I am finding myself liking Ben in this short segment at 10:18 am, making his way through his janitorial duties at the school, gaining his perspective on growing up on a farm with no money and feeling different from other kids who don't have his farm background.
I like Patty Day too and the gaggle of little girls, giggling and sprawling and filling the farmhouse with their voices and sibling interactions. Patty is a very sympathetic character with her money woes, and her single parent struggles dealing with a teenage boy and her love of her family.
Libby - how can you like Libby? Even while understanding Libby as a troubled adult; she comes across as a reluctant survivor, an opportunist and as someone barely coping with her day to day existence.


message 14: by Tia (new)

Tia (juxalyn) Ann wrote: "Libby - how can you like Libby? Even while understanding Libby as a troubled adult; she comes across as a reluctant survivor, an opportunist and as someone barely coping with her day to day existence. "

I'm about 50 pages in and I feel the same way! I hope her character "grows a backbone" so to speak before the end of the book. She just seems kinda jaded and depressed to me. Reading about a depressed/lethargic character for that long kinda makes me feel the same way. So, I'm hoping something upbeat happens. Upbeat or creepy. lol


message 15: by Ann (new)

Ann (annrumsey) | 466 comments I have high hopes for liking Libby later in the book like we do when she was seven. (And we sort of understood Ben then too)
I have found myself thinking about the book today, picturing the farm house and the three giggling little girls rolling around like puppies, the hallway with Ben putting the padlock on his door and Patty, tired, red headed Patty, with freckles (in my mind anyway) trying to hold it all together as a single Mom with almost no money.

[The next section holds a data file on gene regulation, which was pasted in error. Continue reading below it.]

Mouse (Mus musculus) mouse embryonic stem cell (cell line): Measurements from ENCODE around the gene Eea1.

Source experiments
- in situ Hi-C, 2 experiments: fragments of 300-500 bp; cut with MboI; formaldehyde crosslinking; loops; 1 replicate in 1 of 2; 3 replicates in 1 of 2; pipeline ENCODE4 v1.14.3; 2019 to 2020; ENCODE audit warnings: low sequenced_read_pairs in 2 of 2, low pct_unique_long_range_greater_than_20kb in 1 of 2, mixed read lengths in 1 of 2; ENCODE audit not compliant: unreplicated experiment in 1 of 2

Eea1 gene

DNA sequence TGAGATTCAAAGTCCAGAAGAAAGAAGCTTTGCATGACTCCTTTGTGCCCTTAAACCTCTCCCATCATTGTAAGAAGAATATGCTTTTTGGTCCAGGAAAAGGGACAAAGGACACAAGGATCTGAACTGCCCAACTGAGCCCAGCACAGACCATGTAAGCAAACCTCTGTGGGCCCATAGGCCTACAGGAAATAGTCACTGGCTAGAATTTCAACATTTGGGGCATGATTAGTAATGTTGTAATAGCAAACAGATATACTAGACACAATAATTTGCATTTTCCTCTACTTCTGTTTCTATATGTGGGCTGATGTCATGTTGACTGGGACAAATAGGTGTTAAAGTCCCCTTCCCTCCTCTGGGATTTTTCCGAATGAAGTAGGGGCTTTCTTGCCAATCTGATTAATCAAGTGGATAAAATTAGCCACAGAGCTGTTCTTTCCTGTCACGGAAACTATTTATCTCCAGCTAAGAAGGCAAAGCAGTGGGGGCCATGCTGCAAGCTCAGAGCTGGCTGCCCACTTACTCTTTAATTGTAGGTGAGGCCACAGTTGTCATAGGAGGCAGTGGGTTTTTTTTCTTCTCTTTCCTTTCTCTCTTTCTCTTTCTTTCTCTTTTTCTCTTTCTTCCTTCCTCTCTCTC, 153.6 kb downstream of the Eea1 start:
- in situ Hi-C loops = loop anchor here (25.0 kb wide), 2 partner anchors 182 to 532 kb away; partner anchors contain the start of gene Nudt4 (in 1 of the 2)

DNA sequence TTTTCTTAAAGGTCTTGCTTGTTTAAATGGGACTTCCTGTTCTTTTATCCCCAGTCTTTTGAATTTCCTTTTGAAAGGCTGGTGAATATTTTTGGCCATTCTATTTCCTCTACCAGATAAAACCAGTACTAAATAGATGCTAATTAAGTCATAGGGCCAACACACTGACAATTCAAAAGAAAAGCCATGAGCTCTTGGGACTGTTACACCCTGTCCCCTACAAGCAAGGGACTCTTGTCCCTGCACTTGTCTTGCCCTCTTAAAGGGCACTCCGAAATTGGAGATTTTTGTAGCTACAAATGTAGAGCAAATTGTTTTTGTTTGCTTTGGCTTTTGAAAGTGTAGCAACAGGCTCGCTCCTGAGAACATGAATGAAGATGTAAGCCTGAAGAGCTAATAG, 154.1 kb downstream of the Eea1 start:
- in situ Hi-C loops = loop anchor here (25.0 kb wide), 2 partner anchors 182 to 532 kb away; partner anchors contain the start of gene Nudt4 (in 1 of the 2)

Without being overtly descriptive, the setting, especially in 1985 is vividly communicated.


message 16: by Tia (last edited Sep 25, 2013 11:58PM) (new)

Tia (juxalyn) It seems to me like Patty is scared of Ben. Like she's afraid to "upset" him. I was raised in the South where you were confronted daily about something you did or didn't do. Didn't put food away correctly or didn't put dirty towels back in the hamper instead of laying wet on my mattress. I was a messy kid with an OCD cleaner of a mother. I was the only child and our house was never dirty. So, yeah, my mom and I had a lot of "heart-to-hearts". LOL. So, I can't see a mother being like that, just letting him do whatever he wanted. A padlock on my door would've lasted until mom got home and then I wouldn't have had a door. And I wouldn't have even dared to try and put a padlock on her door while she was home. So, I don't really understand what Patty is trying to achieve. I mean, the reader can tell Ben even knows he gets to her that way. When she makes him something different for breakfast! Come on, my mother would've said "if you don't like what I cooked, you can go hungry"! I know some people will find that harsh, but it made me a stronger, less whiney person, I guess.